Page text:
As long as you're browsing on the Eastern Seaboard, you may as well venture up the coast to Massachusetts. Boston and Cambridge, with college connections and literary heritages that go a long way back, are chock-full of used bookstores. If you could go to only one, it would have to be Boston's Brattle Bookshop, the successor to America's oldest antiquarian bookstore. The original store and its entire stock of rare books, letters and autographs were destroyed by fire in 1980. Undaunted, owners George (now deceased) and Kenneth Gloss rebuilt from the ashes, and the new shop on West Street, just one block south of historic Boston Common, is still the place to look for the finest in out-of-print books, first editions, signed copies, autographs and maps.

Traveling to Los Angeles? The city is a natural haven for bookhounds with show biz in their blood. Larry Edmunds Book Shop, 6658 Hollywood Blvd., and Book City, across the street at 6627, are both just a few blocks down the star-studded sidewalk from Mann's Chinese Theater.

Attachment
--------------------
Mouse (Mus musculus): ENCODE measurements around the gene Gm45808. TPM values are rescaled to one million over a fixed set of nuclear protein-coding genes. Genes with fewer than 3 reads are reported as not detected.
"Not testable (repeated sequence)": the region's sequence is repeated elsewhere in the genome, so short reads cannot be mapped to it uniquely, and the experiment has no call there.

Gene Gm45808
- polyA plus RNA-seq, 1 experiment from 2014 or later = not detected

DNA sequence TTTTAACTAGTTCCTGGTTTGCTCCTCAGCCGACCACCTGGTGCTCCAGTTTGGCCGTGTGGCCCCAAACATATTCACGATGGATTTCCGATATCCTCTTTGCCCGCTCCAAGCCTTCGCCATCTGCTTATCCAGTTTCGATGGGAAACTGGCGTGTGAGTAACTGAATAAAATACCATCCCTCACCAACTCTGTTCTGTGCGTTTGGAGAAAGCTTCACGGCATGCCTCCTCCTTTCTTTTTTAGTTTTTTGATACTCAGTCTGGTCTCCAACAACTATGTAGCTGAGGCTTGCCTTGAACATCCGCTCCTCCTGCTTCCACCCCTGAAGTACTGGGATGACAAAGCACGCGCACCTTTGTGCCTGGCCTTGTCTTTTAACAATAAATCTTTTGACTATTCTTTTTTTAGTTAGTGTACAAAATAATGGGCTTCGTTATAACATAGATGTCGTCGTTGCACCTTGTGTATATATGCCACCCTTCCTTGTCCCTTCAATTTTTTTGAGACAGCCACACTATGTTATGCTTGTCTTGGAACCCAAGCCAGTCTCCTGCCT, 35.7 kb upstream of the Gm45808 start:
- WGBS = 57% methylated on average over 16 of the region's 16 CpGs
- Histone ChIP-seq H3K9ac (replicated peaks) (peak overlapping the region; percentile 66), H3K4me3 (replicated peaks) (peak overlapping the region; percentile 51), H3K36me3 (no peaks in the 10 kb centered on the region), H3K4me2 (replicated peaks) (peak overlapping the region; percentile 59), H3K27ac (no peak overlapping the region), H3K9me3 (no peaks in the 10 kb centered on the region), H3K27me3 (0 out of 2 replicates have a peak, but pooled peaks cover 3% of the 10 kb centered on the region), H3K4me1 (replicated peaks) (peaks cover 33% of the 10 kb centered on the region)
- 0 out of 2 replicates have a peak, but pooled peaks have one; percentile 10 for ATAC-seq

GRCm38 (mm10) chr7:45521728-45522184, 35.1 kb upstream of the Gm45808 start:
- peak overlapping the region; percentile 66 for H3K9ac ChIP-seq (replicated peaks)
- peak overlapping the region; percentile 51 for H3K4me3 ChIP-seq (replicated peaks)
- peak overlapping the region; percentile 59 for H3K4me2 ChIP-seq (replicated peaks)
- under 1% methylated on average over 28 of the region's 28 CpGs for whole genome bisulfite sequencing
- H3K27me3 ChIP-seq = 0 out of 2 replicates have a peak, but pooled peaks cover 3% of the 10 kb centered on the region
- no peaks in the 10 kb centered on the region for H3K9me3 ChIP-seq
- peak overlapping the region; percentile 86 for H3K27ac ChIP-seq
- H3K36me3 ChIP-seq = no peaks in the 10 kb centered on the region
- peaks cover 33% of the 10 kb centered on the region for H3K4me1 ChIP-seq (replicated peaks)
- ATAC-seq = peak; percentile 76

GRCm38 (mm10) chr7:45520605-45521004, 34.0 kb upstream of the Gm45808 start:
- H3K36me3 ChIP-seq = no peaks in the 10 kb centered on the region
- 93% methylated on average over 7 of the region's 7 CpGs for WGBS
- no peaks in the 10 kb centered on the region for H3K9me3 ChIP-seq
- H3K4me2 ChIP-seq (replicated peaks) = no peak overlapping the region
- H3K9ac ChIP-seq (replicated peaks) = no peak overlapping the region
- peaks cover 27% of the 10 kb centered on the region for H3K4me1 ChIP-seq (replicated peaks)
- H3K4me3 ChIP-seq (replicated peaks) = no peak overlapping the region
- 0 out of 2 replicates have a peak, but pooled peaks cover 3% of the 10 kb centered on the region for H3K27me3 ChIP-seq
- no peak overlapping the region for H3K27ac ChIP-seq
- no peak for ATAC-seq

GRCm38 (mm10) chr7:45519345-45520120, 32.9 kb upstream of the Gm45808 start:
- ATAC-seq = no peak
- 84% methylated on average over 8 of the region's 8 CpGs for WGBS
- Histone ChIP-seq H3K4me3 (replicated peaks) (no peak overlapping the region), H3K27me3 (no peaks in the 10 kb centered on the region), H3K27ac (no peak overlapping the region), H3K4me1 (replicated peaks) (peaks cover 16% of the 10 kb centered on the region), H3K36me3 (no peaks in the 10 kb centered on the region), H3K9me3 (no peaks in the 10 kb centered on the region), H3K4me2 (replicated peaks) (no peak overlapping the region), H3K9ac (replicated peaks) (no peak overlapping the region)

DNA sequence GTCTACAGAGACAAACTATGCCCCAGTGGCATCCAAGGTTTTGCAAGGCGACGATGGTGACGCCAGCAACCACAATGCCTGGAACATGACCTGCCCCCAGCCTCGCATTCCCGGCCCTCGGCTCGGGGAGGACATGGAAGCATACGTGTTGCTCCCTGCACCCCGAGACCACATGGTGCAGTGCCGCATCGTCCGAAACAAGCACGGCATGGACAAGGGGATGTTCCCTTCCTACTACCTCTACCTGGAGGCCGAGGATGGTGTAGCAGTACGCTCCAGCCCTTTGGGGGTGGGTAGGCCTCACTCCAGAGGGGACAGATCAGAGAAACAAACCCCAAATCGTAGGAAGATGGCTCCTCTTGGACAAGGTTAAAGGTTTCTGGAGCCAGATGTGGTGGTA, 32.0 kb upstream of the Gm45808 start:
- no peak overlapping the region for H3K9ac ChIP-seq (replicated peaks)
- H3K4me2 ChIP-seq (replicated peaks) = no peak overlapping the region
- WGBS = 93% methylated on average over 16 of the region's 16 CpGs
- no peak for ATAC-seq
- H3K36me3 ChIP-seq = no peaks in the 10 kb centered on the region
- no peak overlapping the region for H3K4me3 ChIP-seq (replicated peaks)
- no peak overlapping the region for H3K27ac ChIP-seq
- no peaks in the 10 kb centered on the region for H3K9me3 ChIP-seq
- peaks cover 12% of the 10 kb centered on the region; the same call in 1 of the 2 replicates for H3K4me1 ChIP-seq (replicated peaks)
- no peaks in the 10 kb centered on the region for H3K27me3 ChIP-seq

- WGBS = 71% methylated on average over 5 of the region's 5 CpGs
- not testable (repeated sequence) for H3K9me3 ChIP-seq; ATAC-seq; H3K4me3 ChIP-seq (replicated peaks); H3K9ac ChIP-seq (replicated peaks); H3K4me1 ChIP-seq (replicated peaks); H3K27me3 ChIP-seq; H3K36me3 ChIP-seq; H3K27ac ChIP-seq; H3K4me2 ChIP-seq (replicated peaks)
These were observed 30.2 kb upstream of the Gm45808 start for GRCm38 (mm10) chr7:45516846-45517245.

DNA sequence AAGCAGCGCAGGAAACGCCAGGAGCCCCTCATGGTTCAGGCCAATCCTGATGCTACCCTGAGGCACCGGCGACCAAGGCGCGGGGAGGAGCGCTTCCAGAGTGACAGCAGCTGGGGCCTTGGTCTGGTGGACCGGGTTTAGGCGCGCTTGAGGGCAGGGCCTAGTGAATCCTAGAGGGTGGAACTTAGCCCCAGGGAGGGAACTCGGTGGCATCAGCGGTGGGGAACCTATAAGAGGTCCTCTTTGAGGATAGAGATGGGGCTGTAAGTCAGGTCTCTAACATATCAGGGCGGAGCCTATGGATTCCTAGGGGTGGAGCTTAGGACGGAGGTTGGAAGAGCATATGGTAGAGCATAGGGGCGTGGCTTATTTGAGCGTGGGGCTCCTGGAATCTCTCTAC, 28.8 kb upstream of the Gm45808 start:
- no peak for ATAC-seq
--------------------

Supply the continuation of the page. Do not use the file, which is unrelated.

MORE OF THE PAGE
Of course, like the author of "84 Charing Cross Road," you may prefer to stay home and let a faraway bookseller fill your bookcases. True, you'll manage to avoid risking neck and limb on rickety ladders, inhaling lungfuls of dust and hauling home luggage heavy enough to cause baggage handlers to consider a career change. But you'll also miss the chance to pick out just the right copy of just the right book. The vintage 1936 copy of Willa Cather's "Death Comes for the Archbishop," with illustrations by Harold Von Schmidt, was just the right copy of just the right book when I came across it in San Diego, in tiny, crowded Otento Used Books (now Joseph Tabler Books on Fifth Avenue).

Cather's books, even the illustrated editions, aren't hard to come by, and there were two of this particular edition sitting side by side on the "literature" shelf. Both were in excellent condition, both were reasonably priced, but only one had this inscription on its flyleaf: